All entries for Saturday 29 November 2008
November 29, 2008
The memoirs of Professor Phillip Tobias are inevitably fascinating. He has excelled in so many fields. Being a great palaeoanthropologist in itself required expertise in many convergent fields: anatomy, evolutionary biology, anthropology and more. Being a great palaeoanthropologist in apartheid South Africa demanded much more: working upon the science of human origins and speciation in Africa while remaining untainted by the National Party's demand for legitimising (corrupt) science. And at the same time, helping to establish a new discipline, an international network of researchers, a new way of thinking about humans and humanity. It all makes for a globally important record.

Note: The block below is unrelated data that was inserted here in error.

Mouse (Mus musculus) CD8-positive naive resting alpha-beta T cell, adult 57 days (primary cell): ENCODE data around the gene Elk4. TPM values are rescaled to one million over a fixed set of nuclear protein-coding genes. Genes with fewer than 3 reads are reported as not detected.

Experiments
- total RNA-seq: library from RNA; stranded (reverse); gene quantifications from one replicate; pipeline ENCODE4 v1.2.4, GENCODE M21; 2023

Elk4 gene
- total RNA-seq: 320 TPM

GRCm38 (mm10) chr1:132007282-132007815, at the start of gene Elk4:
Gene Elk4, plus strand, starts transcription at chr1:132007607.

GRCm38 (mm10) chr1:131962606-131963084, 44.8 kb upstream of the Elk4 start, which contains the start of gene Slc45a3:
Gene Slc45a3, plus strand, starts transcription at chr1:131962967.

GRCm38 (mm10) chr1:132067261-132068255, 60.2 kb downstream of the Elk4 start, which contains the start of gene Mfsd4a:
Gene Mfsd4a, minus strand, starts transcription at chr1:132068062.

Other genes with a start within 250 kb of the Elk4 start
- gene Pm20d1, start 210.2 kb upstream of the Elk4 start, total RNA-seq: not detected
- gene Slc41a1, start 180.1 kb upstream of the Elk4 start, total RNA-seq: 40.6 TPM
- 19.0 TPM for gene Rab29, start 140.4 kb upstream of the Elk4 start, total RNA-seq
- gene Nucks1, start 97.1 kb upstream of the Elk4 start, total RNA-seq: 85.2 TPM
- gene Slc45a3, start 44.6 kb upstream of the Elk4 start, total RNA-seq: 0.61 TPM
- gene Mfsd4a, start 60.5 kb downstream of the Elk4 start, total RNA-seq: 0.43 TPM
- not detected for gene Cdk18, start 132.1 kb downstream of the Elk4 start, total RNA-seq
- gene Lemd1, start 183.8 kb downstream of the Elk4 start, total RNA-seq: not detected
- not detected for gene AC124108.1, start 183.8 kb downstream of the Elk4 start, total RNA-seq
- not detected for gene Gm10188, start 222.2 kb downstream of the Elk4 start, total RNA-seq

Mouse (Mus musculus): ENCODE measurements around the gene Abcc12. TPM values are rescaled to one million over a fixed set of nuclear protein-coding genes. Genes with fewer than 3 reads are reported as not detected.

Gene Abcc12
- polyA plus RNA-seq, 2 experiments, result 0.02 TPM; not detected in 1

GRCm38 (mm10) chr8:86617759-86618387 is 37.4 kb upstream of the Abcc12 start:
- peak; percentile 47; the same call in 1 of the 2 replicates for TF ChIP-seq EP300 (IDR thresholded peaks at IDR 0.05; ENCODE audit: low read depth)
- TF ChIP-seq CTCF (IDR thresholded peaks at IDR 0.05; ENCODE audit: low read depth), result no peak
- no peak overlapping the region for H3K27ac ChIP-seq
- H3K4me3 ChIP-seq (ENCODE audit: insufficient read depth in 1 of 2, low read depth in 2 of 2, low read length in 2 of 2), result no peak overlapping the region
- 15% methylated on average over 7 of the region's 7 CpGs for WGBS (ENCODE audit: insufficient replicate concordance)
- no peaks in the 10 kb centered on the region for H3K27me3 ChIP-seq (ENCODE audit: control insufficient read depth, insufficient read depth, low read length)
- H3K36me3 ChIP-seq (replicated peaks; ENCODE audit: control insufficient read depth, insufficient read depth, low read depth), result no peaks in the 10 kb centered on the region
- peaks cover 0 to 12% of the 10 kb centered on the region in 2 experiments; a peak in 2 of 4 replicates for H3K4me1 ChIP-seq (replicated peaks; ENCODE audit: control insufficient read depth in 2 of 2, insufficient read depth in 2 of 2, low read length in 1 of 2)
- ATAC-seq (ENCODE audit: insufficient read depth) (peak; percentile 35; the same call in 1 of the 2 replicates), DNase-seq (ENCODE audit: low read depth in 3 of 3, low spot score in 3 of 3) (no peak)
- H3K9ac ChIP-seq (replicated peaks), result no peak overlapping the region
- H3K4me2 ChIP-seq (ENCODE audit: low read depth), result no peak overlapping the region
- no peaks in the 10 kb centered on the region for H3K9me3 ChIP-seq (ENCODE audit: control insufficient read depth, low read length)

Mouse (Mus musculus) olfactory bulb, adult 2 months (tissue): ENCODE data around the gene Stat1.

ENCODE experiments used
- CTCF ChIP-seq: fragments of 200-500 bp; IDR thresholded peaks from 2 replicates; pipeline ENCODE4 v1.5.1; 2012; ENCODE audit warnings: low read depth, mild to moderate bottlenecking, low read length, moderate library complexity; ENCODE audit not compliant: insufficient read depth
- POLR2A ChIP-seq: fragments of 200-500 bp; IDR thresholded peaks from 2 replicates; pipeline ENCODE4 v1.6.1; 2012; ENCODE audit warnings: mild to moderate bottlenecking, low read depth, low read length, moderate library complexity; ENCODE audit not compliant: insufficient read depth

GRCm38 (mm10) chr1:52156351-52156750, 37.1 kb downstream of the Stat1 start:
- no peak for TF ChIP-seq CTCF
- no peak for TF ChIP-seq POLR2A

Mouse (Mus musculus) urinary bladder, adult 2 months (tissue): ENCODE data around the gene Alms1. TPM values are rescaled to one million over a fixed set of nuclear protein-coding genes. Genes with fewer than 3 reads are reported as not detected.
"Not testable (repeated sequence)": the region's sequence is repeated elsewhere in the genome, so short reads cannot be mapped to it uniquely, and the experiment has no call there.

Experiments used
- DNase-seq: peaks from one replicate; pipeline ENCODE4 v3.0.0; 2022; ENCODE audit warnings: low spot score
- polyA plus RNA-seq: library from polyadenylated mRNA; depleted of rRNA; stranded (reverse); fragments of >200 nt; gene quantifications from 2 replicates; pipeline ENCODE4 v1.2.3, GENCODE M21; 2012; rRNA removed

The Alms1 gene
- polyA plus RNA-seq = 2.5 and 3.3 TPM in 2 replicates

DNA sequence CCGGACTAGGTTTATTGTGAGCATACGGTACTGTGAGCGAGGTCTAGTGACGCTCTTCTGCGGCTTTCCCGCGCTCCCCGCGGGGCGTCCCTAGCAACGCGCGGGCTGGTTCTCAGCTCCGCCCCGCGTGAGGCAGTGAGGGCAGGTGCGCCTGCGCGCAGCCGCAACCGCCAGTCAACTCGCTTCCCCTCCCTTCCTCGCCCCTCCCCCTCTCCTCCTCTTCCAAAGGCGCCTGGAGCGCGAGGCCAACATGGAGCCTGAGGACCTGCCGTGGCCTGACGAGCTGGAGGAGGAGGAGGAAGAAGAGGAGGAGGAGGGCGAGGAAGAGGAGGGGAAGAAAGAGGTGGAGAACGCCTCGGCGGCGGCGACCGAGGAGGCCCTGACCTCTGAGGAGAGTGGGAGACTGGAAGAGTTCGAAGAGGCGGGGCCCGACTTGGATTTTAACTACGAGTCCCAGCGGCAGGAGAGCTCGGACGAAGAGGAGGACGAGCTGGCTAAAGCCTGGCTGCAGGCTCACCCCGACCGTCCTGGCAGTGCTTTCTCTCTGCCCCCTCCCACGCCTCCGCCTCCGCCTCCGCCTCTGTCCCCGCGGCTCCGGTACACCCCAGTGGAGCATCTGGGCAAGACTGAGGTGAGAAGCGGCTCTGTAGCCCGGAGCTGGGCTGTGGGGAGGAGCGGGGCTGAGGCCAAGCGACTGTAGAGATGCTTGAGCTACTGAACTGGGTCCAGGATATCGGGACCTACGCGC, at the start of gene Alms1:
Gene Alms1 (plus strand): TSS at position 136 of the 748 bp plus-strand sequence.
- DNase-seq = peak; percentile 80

And yet there's much more to this story: a personal story of commitment to people, regardless of race and culture. As a senior member of Wits, Tobias resisted the evil creep of Apartheid. And once it had become institutionalised, he helped to find loopholes and excuses to keep Wits as open to all as possible - and most importantly, to resist the use of science for the purpose of racist propaganda.
There's much more to this story that I can recount here: the history of Judaism in South Africa, the workings of a medical school, research projects and a University, discussions of pedagogy and the history of higher education. And there are many more interesting and important characters, including Raymond Dart, Louis and Mary Leakey.
But above all, it's an enjoyable read.
Primitive Homo sapiens meeting Australopithecus africanus, Botswana National Museum, Gaborone.